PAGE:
Content:
  1. Potential health consequences of flooding
  2. The risk of some diseases may increase
  3. How hospitals work in the flooded areas

In the early hours of June 6, 2023, the Russian forces blew up the Kakhovka Hydroelectric Power Plant in southern Ukraine. Evacuations were announced in Kherson Oblast. Ukrhydroenergo stated that the Kakhovka HPP was completely destroyed after the explosion and cannot be restored.

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On Wednesday, at an online meeting with journalists, Chief Sanitary Doctor Ihor Kuzin said that the flooding could potentially provoke a worsening of the epidemic situation in Ukraine. This is especially true for the group of acute intestinal infections.

LIGA.net outlines the current situation in southern Ukraine and what risks are on the cards.

Potential health consequences of flooding

Among the main possible consequences of flooding, the sanitary doctor identifies:

  • problems with the quality and safety of drinking water;
  • disruption of critical infrastructure, especially water treatment systems;
  • disruption of the supply chain of medicines and medical devices;
  • fish pestilence. The Ministry of Health emphasizes that collecting, cooking, preserving and drying such fish is dangerous to health.

"84 surveillance groups of Kherson, Mykolaiv, Odesa, Dnipro, Zaporizhzhya and Kirovohrad regional centers for disease control and prevention were mobilized. These surveillance groups provide enhanced control over the quality and safety of the manifestations. As of 3:00 p.m. [June 7], no deviations in the quality of drinking water have been recorded," Kuzin said.

In general, surface water and drinking water are tested for several indicators: microbiological and virological, sanitary and chemical (hardness, salt, mineral content, etc.), toxicological (chemicals, poisons), oil products, or surfactants. 

Bactericidal tablets, or means for disinfecting drinking water, have been redistributed to Kherson and Mykolaiv oblasts. According to the health officer, they will be used and distributed to the local population after the water starts to recede. They will also use wells and water delivered from other regions. 

Currently, the stock of bactericidal tablets is sufficient to supply almost the entire Kherson region for at least two months. 

Radiation monitoring has also been intensified, with checks conducted hourly in Zaporizhzhya and Dnipropetrovsk oblasts. As of June 7, there have been no readings above normal levels.

Additional seawater monitoring stations have been set up in Odesa Oblast given that some of the receding waters could flow into the sea.

The risk of some diseases may increase

"Flooding is a serious risk of outbreaks of infections associated with drinking water," Kuzin says.

These include:

  • viral hepatitis, which is usually the first to appear in such cases, the sanitary doctor notes;
  • botulism, which is potentially associated with the use of fish that died as a result of the mass pestilence;
  • acute intestinal infections, including cholera. In such conditions, the ability to wash and cook food well is reduced. In addition, the risk of infections is associated with problematic access to safe and high-quality drinking water. 

"Starting June 1, Ukraine will routinely launch enhanced epidemiological surveillance for cholera. It is the south that is at risk of developing the disease. These are regions such as Crimea, Sevastopol, Odesa, Mykolaiv and Kherson oblasts. Therefore, we do not rule out that there may be isolated cases of cholera among infectious diseases after the water is released. We have done everything we can to avoid such cases," explains Ihor Kuzin.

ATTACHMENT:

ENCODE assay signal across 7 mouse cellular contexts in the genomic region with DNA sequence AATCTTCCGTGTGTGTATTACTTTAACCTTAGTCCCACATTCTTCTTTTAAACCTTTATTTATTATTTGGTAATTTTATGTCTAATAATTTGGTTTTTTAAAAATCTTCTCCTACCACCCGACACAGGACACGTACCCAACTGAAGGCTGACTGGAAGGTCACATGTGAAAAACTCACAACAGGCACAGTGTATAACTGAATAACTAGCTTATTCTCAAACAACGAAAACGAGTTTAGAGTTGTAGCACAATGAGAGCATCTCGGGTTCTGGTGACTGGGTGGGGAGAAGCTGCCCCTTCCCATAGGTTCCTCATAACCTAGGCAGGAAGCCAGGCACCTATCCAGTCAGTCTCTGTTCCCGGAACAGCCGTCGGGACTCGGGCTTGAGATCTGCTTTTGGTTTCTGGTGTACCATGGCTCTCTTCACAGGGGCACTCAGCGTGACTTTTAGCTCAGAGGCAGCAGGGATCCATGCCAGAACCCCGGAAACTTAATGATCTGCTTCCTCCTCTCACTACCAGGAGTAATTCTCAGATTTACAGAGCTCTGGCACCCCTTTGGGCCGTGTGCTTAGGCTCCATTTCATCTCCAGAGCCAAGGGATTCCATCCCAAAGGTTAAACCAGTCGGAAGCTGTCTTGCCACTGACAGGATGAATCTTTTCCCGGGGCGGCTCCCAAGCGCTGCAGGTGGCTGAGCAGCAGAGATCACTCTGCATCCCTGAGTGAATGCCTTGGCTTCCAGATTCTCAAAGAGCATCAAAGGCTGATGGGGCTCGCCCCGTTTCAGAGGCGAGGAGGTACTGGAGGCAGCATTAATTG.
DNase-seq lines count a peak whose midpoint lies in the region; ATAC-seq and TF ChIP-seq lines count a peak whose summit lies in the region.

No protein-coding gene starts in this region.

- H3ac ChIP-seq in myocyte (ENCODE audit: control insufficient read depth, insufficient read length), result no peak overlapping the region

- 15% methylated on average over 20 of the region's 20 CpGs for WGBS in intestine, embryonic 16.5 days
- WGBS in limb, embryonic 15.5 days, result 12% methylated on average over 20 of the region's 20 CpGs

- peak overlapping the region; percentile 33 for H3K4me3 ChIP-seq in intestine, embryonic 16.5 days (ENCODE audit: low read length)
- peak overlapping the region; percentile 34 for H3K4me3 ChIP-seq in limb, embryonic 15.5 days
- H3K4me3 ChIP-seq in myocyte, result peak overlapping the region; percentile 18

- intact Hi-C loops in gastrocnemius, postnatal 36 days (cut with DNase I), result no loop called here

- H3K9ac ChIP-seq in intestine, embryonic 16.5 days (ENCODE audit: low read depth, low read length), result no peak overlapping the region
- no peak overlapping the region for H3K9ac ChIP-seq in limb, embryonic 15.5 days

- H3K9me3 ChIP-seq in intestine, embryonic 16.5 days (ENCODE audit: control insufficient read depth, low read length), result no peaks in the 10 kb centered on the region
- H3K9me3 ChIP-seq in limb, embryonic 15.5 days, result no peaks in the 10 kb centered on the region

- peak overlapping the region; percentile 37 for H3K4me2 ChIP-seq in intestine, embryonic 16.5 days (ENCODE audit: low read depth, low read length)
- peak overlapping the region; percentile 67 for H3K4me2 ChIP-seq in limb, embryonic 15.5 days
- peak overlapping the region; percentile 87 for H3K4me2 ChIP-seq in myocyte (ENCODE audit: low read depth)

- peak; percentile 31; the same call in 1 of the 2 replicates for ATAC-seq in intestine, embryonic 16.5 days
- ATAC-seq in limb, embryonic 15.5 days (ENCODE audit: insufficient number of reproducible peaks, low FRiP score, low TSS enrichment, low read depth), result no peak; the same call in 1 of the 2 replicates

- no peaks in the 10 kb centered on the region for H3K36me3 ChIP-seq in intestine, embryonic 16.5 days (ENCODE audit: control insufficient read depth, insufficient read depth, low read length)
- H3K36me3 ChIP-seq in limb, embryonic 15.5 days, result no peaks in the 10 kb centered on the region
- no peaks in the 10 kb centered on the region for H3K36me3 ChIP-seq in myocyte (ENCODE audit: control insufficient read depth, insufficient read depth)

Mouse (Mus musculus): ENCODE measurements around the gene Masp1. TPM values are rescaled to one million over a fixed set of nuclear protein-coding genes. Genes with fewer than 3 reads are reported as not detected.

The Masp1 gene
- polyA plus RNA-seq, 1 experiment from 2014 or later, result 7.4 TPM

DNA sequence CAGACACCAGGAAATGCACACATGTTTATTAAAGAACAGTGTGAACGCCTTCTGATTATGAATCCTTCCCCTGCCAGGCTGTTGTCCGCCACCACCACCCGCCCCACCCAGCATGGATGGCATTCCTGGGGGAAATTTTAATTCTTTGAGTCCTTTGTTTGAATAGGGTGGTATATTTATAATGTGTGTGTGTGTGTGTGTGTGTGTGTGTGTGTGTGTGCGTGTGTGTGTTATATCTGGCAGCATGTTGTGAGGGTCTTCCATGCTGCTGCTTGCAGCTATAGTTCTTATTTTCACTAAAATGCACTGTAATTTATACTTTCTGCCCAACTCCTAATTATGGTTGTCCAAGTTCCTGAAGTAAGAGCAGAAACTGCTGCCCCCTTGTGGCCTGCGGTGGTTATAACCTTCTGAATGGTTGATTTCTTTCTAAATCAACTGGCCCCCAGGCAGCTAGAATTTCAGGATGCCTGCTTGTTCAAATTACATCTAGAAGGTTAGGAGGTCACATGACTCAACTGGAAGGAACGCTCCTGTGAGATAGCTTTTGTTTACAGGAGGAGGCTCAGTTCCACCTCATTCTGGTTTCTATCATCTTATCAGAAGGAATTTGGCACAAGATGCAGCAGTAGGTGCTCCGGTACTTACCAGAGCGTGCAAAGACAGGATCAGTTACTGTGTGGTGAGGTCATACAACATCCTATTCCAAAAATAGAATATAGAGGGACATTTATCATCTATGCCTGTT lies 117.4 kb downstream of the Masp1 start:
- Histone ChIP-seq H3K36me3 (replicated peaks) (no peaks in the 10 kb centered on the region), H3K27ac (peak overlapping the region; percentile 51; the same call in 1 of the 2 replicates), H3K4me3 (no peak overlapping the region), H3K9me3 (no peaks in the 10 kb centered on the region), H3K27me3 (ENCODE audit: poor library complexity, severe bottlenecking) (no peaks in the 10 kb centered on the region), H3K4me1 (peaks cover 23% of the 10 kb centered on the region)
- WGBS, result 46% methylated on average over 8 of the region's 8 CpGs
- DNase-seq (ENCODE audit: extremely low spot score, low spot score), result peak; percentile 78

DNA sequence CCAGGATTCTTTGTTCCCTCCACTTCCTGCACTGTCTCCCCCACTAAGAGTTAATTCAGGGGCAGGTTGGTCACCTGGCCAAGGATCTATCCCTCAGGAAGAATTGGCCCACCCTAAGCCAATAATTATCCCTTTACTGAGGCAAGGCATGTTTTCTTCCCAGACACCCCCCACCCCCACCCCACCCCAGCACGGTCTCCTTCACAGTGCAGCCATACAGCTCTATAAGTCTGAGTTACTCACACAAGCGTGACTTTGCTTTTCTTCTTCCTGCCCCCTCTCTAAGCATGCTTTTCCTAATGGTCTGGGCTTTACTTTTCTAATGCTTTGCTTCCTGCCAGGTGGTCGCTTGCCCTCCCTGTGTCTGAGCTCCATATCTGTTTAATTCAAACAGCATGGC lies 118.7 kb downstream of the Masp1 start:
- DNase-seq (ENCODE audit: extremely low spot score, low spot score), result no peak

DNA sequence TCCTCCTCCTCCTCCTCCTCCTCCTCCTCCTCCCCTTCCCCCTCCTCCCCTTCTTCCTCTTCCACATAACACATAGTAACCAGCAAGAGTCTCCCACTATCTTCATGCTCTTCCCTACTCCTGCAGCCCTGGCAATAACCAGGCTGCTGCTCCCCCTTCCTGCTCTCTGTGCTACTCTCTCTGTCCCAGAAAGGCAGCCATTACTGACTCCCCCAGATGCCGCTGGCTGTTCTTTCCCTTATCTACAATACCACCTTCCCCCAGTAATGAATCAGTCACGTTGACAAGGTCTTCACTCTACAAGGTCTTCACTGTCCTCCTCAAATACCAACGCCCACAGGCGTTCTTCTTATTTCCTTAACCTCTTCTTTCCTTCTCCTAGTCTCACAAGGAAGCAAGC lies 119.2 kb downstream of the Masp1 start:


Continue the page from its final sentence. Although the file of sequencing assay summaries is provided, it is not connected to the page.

In the event of an uncontrolled situation, quarantine restrictions will be applied. The laboratory service is now ready to diagnose cholera, the Ministry of Health says. Routine monitoring takes place in all regions of the country to control the situation in a timely manner. 

After the water recedes, preventive measures will be taken. In particular, the areas of destruction should be disinfected and the water should be tested. Local water treatment technologies and facilities will be used for wells and other water sources.

"We have a sufficient number of medical diagnostic products to diagnose any acute intestinal infections, including cholera. That is, the healthcare system is ready to respond. The quarantine may be applied on a case-by-case basis, depending on the situation. We will be able to assess the situation only after the water is gone," concludes the chief sanitary doctor.

As of now, no cases of the above diseases have been recorded. 

How hospitals work in the flooded areas

"As for Kherson Oblast, as of this morning, the healthcare facilities operating in the territory were not flooded. Those hospitals that were at risk evacuated their patients. The vast majority of evacuations are taking place along the routes approved by the civil-military administration," says the sanitary doctor.

To organize the evacuation, 25 emergency medical teams are working in Kherson Oblast. At least 455 beds have been allocated in Kherson city for the evacuation of people with limited mobility. Today, this number is quite enough, says Kuzin.

"Medical care is provided in full at the expense of hospitals operating in the region. The healthcare facilities have formed additional reserves of drinking water for at least two days to ensure the operation of the facilities in case of water supply failure," adds the chief sanitary doctor.

The Ministry of Health has not yet commented on the situation in the temporarily occupied territories. They do not have access and sufficient information.